“We have a lot of community input work to do,” Pollio said. “That is challenging at this time to do it in a safe way because of the coronavirus.”

Pollio said the district does need to make a greater investment in west Louisville, where the newest school was built in 1956.

“Our commitment is that if we are going to provide students the opportunity in west Louisville to stay closer to home,” he said, “we have to provide great facilities and programs for that and support for kids. It is our intention to do that.”

Budget Update
The board heard an update about the funding trend for KDE from Associate Commissioner Robin Kinney and Division Director Charles Harman.

Harman said the Support Education Excellence in Kentucky (SEEK) funding – the primary funding source for districts – will remain at $4,000 per student for the 2021 fiscal year, where it’s been for the past two years. The SEEK money that does not get spent for the 2019-2020 fiscal year, estimated to be $85 million, has been directed back to the state’s general fund. Harman said in the past, that money could be used for other education-related expenses, like transportation or district health insurance.

Harman said funding for the Kentucky School for the Blind (KSB) and Kentucky School for the Deaf (KSD) will continue to remain tight. Most districts spend about 85% of their funding on personnel costs. At KSB and KSD, 94.1% of their funding was spent on personnel costs during the current fiscal year, which has led to KDE having to take funding from the department’s budget to pay light bills and cover other unmet needs.

Harman said funding for the Kentucky Education Technology System, which goes to districts for technology purchases, also was at an all-time low of $15.4 million in 2019. In the 2007 and 2008 fiscal years, it was funded at $24.5 million.

“You see many of them (the funding charts displayed to the board members) going in the wrong direction as far as adequate funding for school districts,” Kinney said.

She also noted that with additional unfunded mandates being passed by the legislature regularly, districts are worried about how to keep essential services funded.

In other business, the board:

  • Approved a candidate to receive the Grissom Award for Innovation in Special Education. The winner will be announced at the board’s meeting in August.
  • Heard an update from KDE staff about the department’s efforts to provide guidance to schools and districts relating to the COVID-19 pandemic. Associate Commissioner Kelly Foster said initial guidance for reopening schools has been released and new guidance documents are scheduled to be released each Monday.
  • Approved the consent agenda items:
    • Voluntary certification of non-public schools;
    • New district facility plans for Carroll County, Pulaski County, Dayton Independent and Paducah Independent School Districts;
    • A district facility plan amendment for the Elliot County School District;
    • Indirect cost rates;
    • A request from the Jefferson County Public School District to Waive 702 KAR 4:050 Section (3) and Portions of 702 KAR 4:170 Related to Project Site Acquisition Size Requirements for a New Elementary School;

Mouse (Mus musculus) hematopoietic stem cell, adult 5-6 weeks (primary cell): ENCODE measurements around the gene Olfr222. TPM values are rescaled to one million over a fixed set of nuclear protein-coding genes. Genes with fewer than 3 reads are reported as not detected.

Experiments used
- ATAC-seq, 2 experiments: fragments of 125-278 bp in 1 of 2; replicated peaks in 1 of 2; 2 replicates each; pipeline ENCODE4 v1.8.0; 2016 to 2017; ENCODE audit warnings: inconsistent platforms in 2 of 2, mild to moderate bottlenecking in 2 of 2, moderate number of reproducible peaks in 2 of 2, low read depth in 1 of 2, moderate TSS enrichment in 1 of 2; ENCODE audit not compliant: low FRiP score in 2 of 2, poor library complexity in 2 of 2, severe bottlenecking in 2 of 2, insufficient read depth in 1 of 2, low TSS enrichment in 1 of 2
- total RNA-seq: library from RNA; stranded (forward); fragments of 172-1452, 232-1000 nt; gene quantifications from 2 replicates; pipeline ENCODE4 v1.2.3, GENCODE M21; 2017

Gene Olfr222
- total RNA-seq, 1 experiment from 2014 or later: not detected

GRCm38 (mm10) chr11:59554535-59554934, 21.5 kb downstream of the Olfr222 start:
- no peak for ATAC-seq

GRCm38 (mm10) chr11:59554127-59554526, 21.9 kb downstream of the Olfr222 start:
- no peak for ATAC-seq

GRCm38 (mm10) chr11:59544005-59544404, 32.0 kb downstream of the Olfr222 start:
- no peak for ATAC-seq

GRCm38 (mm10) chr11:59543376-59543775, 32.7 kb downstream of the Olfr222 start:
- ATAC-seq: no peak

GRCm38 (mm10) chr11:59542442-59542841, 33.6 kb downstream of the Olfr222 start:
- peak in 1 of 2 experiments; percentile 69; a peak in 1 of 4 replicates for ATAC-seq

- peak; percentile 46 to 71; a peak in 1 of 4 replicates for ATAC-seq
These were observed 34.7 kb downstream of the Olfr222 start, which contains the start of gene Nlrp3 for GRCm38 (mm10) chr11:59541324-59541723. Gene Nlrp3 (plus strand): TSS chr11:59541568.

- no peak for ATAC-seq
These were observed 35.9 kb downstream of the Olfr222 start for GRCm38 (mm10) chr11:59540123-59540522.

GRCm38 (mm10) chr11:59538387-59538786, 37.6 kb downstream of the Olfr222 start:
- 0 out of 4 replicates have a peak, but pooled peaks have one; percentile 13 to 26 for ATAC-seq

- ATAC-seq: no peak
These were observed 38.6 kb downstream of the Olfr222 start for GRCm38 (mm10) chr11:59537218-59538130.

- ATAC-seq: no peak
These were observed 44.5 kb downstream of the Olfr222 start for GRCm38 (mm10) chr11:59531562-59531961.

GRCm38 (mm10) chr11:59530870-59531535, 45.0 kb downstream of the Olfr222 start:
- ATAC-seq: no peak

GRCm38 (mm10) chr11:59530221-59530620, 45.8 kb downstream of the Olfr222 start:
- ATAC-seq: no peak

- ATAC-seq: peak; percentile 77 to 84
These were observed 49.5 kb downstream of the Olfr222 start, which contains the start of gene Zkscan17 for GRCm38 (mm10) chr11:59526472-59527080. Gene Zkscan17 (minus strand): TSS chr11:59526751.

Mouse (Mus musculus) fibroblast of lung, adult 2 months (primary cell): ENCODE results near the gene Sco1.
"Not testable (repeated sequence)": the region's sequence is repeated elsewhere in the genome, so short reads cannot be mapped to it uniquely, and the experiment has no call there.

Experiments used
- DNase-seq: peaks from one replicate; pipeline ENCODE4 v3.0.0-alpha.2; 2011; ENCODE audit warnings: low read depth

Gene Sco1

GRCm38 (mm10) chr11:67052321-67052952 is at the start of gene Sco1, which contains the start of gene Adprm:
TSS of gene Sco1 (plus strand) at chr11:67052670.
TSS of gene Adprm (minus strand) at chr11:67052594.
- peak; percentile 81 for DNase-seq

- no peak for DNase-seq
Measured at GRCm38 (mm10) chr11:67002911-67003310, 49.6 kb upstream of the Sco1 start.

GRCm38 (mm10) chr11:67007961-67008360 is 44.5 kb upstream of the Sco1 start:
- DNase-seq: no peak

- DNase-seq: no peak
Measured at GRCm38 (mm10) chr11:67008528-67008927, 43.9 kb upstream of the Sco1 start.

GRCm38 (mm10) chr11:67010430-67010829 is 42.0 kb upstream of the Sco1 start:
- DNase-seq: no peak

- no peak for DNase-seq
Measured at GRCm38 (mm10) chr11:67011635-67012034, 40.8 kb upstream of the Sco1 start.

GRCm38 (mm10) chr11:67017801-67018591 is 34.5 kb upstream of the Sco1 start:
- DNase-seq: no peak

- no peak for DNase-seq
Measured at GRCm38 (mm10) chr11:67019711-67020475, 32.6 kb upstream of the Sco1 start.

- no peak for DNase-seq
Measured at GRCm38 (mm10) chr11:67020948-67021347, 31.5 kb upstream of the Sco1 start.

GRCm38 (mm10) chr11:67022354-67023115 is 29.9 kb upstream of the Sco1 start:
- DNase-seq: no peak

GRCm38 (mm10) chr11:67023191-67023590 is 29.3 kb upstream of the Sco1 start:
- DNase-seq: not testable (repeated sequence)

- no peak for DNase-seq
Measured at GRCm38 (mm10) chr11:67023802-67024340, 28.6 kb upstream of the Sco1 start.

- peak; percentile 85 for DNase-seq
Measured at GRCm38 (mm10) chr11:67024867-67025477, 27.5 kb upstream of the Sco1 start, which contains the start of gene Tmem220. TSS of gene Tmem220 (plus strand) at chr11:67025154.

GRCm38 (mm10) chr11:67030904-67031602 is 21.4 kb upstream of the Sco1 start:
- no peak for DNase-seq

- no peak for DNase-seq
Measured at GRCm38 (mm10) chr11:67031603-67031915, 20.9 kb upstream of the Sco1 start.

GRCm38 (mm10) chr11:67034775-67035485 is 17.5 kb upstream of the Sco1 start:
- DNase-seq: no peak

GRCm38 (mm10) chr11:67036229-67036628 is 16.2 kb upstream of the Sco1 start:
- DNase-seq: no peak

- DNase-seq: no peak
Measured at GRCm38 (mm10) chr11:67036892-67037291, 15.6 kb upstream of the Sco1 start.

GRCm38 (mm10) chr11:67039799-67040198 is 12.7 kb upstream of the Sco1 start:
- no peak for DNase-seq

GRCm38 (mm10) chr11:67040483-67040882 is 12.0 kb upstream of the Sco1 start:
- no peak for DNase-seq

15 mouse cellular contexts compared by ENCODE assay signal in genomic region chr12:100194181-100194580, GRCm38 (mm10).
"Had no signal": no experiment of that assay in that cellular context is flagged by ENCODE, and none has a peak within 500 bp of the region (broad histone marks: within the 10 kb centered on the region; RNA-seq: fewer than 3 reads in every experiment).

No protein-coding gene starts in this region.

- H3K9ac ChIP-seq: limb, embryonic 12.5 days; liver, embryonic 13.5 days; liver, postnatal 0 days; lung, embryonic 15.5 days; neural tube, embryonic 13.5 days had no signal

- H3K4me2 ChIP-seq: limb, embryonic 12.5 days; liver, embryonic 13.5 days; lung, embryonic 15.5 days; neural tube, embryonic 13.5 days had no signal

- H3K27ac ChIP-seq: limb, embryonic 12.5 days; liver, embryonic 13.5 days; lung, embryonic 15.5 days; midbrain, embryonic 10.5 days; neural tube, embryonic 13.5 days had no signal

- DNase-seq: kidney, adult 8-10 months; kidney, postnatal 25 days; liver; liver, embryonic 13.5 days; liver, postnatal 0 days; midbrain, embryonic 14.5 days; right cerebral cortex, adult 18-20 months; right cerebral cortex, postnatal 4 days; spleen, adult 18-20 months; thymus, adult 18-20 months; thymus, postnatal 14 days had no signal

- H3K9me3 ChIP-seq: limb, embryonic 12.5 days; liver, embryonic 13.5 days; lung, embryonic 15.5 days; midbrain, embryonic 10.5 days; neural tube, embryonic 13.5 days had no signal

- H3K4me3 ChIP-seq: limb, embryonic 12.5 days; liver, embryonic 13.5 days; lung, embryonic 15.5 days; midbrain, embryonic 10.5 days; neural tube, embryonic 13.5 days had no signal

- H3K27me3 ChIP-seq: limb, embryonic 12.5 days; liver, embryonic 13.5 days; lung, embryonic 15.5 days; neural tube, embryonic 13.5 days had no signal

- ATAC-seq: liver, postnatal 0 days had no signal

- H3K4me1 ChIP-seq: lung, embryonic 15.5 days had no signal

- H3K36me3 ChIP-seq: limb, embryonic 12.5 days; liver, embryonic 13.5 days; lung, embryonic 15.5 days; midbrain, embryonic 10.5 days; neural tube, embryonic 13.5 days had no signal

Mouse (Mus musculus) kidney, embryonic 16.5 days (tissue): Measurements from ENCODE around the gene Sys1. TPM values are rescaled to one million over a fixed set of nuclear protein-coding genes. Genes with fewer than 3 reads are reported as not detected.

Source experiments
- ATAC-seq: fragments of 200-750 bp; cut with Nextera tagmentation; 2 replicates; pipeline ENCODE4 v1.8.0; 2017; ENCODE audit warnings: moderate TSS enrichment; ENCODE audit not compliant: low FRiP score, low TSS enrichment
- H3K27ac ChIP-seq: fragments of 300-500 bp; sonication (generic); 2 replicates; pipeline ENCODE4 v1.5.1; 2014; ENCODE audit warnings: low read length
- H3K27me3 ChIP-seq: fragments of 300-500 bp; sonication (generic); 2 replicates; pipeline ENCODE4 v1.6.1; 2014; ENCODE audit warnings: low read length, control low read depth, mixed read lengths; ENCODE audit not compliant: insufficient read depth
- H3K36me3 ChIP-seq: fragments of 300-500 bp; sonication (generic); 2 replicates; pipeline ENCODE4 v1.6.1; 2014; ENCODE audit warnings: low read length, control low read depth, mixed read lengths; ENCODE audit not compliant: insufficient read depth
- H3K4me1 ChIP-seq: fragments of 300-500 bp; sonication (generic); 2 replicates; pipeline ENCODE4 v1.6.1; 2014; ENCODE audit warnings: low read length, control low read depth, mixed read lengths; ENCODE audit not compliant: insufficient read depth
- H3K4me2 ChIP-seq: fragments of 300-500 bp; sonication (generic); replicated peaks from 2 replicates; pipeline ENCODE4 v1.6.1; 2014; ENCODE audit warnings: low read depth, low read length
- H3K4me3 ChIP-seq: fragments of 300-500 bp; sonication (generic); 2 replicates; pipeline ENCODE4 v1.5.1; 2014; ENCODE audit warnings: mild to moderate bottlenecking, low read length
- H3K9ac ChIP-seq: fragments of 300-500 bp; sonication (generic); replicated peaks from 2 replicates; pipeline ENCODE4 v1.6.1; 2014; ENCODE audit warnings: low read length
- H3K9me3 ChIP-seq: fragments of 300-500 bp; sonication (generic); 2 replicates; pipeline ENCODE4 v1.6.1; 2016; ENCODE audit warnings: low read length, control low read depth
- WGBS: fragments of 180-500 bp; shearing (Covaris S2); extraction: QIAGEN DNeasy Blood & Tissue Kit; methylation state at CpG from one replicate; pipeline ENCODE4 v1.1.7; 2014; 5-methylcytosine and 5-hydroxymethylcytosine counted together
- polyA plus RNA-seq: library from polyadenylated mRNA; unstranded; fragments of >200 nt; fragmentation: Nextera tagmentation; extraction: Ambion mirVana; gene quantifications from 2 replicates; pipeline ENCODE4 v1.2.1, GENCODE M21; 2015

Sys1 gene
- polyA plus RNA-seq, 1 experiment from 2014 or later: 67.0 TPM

• Audit update and expense reports for the KBE and commissioner of education; and
    • The 2020-2021 Preschool Grant Allotment System and funding rates.
  • Waived certain KBE regulatory requirements in response to the COVID-19 emergency. The waivers included elective graduation requirements for a small number of seniors in Bourbon County and the assessment of college readiness requirement for a small number of students in Warren County.
  • Approved the second reading of a new regulation, 702 KAR 1:180, School Security Risk Assessment Tool.
  • Heard first reading and waived the second reading of amendment to 701 KAR 8:020, Evaluation of Charter School Authorizers. The amendments were made to align with changes the legislature approved in Senate Bill 158 during the most recent session. All charter school authorizers will need to complete six hours of training prior to evaluating a charter school application once it has been submitted. The training will not count toward a local school board members’ annual training requirements.
  • Approved the 2019 Report, 2019 Exceptions and 2021 Plan from the Kentucky School Boards Association as required by 702 KAR 1:115, Annual In-Service Training of District Board Members.
  • Waived certain requirements of 702 KAR 7:065 in response to the COVID-19 emergency. The waiver removed the dead period of June 25-July 9 for middle school athletes.
  • Heard first reading of an amendment to 702 KAR 7:065, Designation of Agent to Manage Middle and High School Interscholastic Athletics;
  • Heard first reading of an amendment to 702 KAR 4:090, Property Disposal. The amendment formalizes an existing process for final approval when districts dispose of surplus property.
  • Heard first reading of an amendment to 704 KAR 3:303, Required Academic Standards. The amendment will move the Kentucky Academic Standards for Technology into a separate regulation. The board also heard first reading of the new standards, which are slated to go into effect next year.
  • Heard an update on state-assisted districts.
  • Voted to extend the time for filing Recommended Order in 19-BOE-0019, Pineville Independent Board of Education v Bell County Board of Education, to June 29. Board member Mike Bowling abstained from voting because both school districts are in the region he represents.

The KBE will hold a special virtual meeting at 9 a.m. ET on June 4 to discuss the hiring process for a new commissioner of education. The meeting may be viewed on the KDE Media Portal.